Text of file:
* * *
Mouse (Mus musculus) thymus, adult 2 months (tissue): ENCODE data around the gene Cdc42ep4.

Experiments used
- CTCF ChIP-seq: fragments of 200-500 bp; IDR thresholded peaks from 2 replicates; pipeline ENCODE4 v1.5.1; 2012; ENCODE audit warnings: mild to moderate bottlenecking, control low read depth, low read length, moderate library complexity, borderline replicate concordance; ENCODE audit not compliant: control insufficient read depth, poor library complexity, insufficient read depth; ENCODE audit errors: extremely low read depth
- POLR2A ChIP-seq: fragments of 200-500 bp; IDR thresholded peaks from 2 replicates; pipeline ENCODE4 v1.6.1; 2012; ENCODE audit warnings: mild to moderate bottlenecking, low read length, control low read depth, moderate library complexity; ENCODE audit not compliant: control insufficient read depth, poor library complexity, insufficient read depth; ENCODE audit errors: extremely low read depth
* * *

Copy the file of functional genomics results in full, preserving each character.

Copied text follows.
Mouse (Mus musculus) thymus, adult 2 months (tissue): ENCODE data around the gene Cdc42ep4.

Experiments used
- CTCF ChIP-seq: fragments of 200-500 bp; IDR thresholded peaks from 2 replicates; pipeline ENCODE4 v1.5.1; 2012; ENCODE audit warnings: mild to moderate bottlenecking, control low read depth, low read length, moderate library complexity, borderline replicate concordance; ENCODE audit not compliant: control insufficient read depth, poor library complexity, insufficient read depth; ENCODE audit errors: extremely low read depth
- POLR2A ChIP-seq: fragments of 200-500 bp; IDR thresholded peaks from 2 replicates; pipeline ENCODE4 v1.6.1; 2012; ENCODE audit warnings: mild to moderate bottlenecking, low read length, control low read depth, moderate library complexity; ENCODE audit not compliant: control insufficient read depth, poor library complexity, insufficient read depth; ENCODE audit errors: extremely low read depth